Once again, Tiffany voted in agreement with the mining industry, which strongly opposed this legislation. He also had a history of voting against conservation and in support of mining interests while a Wisconsin state senator.
The Wisconsin Conservation Voters writes of his voting record, in part, “he worked in concert with out-of-state and foreign mining corporations to bring metallic sulfide mining, America’s most toxic industry, back to Wisconsin with his Industrial Acid Mining Bill. In the process, Sen. Tiffany divided and misrepresented conservation groups and misled local governments. Despite saying the bill would not take away local control, Tiffany has actively threatened local governments with future legislation that would remove their ability to pass strong local protections.”
As an independent voter, I am writing this letter in the interest of transparency in government. I am retired from a 42 year career in fisheries, wildlife and water quality research and management.
Everett “Bud” Fuchs Hudson
We need to look after others
To the Editor: We keep on driving our cars even though many people die in traffic accidents. So why can’t we party when we want to, even though lots of people are dead because of COVID-19?
That’s a very good analogy. They really are quite the same.
Why are there so many car accidents? Some are caused by animals or the weather, but most are caused by disregarding laws, common sense and courtesy. Driving too fast or too fast for conditions is a common cause. When I’m going the speed limit, I’m usually the slowest car on the road. The other most common cause is driving while under the influence. Plan your drinking so you won’t be driving after.
There are a few rules that we follow if we want to get rid of the virus. Wash your hands, wear a face covering and keep your physical distance. And stay home if at all possible. The sooner we make up our minds to do this, the sooner we will be free, but we really need 100 percent participation. If we keep going to parties now, it may be years before it is really safe to party the way we used to. This will not be easy, but we need to keep others in mind. It’s not only ourselves that are involved.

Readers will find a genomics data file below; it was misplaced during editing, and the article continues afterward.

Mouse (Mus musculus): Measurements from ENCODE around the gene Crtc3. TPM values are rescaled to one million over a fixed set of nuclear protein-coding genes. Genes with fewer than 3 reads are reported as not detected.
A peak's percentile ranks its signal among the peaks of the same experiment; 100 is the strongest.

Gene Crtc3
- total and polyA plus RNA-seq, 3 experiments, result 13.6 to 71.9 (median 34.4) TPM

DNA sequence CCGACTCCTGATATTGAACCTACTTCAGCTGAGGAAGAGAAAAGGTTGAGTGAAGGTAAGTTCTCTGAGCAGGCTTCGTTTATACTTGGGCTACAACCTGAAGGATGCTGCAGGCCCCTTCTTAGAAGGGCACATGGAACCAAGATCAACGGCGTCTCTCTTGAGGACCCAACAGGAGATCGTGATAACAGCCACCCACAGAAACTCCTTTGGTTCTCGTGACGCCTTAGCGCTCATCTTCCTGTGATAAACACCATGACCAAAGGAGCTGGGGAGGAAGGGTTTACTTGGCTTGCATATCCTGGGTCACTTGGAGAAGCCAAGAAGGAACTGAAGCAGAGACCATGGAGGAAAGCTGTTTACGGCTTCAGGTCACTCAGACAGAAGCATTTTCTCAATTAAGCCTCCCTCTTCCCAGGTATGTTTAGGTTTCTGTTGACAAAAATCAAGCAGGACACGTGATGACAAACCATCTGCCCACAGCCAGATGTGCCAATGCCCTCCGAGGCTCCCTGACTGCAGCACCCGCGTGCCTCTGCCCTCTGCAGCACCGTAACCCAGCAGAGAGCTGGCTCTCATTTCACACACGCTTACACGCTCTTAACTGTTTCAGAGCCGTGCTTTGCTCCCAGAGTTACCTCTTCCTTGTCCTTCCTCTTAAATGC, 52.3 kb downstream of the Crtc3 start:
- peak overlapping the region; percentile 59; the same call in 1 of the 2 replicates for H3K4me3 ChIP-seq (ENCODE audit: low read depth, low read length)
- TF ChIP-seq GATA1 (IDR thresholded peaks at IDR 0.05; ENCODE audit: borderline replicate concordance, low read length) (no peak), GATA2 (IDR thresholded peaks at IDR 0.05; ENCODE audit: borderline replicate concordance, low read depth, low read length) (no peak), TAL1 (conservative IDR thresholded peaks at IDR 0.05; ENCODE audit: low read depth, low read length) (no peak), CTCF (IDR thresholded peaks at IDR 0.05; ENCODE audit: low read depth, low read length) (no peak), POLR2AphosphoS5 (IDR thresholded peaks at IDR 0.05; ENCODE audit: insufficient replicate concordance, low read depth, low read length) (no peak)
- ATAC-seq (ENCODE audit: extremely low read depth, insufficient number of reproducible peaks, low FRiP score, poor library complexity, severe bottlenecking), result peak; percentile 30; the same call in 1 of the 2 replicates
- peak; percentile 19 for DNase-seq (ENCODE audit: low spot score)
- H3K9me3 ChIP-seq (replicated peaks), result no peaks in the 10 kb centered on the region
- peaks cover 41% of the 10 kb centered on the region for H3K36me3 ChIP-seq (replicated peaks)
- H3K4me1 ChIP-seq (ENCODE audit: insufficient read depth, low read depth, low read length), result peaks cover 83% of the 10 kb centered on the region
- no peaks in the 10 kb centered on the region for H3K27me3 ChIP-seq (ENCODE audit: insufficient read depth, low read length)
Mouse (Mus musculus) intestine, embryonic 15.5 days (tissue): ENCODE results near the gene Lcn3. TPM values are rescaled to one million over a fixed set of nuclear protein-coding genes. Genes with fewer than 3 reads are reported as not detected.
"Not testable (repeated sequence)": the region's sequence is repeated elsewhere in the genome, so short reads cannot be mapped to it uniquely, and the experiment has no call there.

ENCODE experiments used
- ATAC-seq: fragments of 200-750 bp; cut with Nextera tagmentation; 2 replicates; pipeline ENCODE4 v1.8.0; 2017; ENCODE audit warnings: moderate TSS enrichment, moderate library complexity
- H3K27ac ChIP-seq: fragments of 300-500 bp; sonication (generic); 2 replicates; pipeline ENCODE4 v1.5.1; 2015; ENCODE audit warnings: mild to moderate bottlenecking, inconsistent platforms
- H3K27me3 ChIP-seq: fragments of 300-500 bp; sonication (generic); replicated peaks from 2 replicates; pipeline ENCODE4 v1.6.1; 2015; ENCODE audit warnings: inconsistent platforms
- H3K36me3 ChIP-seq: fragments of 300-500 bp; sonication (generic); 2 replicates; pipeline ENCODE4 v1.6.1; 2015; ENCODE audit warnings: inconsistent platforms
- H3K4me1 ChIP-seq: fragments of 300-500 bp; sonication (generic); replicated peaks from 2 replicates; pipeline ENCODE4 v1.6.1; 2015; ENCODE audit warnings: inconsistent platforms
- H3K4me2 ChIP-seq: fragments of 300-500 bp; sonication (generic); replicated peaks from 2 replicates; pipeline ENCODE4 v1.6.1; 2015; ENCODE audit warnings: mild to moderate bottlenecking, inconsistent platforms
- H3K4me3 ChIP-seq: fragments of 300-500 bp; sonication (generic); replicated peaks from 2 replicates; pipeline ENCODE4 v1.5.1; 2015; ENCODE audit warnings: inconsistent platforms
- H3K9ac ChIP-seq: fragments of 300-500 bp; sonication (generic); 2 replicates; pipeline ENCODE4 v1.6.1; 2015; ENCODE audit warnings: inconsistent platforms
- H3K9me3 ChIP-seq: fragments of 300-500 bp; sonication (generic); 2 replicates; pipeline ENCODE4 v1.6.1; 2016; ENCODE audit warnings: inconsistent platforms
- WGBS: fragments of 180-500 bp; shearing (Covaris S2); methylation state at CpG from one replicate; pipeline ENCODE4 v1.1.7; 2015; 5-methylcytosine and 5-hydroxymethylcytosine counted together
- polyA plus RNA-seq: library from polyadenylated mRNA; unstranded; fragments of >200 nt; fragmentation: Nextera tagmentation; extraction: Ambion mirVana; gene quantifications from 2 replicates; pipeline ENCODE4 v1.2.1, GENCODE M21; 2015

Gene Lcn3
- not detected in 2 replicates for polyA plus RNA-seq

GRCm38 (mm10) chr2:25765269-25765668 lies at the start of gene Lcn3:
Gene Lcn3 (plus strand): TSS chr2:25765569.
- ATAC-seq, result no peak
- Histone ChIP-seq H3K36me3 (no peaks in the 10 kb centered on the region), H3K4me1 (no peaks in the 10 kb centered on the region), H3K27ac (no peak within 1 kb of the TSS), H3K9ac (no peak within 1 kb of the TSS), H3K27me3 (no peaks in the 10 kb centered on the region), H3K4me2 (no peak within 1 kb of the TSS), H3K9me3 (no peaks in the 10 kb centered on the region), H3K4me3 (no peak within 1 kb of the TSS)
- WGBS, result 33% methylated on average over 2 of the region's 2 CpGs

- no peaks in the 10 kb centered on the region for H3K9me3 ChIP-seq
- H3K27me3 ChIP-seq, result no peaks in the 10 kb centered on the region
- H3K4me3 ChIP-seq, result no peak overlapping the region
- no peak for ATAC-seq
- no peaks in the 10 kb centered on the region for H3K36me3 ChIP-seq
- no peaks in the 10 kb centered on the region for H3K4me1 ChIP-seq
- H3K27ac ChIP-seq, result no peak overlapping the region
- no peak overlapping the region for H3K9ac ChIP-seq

Our freedom comes with responsibilities. We need to obey the laws. We need to do what is suggested by the people who are knowledgeable about the subject. That’s common sense. We look out for each other and try to help others, not thinking only of ourselves. That’s courtesy.
Mavis Wood Abbotsford
Vote for your postal system
To the Editor: The administration has recently temporarily put on hold, but has refused to reverse, its reductions of postal service. The Postmaster General says it is to decrease costs and improve profits of the USPS. If that is true it is understandable but, if so, why are other government services — NASA, NOAA, air traffic control, public highways and practically every other service — not expected to be profitable? The USPS is a core service of the U.S. government but politicians have created the belief that it must be profitable.
The president at the same time has said he is against needed COVID-related funding for USPS because he wants to discourage mail-in/absentee voting even though that is how he votes. The Democrats have requested additional funds to make sure every mailed vote can be counted. But, as one of the president’s senior advisors said, “So much of the Democratic asks are really liberal left wish lists, voting rights,....that’s not our game.” So if you are one of many who should not or cannot go to the polls – he doesn’t want your vote counted. That is voter suppression.
If the Republican attack on the USPS is able to continue after the election – good luck with your bill payments, your prescriptions, and your cards and packages getting there on time. Good luck with keeping your local post office and its services. Vote to protect the post office. If you don’t vote you are voting to decrease your postal service.
For now, make sure you are registered to vote, get a ballot, fill it in, have your signature witnessed and mail it early or drop it off at your clerk’s office. Make sure you have read all the instructions and then check at myvote.wi.gov/en-US/ MyVoterInfo to make sure your vote was received.
Vote against voter suppression. Vote for your postal service.
Douglas Lee Marshfield Trump has no plan for USA
To the Editor: Believe it or not, President Trump is going to focus on the economy as the stellar achievement of his presidency.
He gave a speech in Warren, Mich., on January 30, 2020, just before the economy collapsed. He bragged, “No administration has done what we’ve done in the first three years of an administration.” It was typical Trump bluster and it was not true.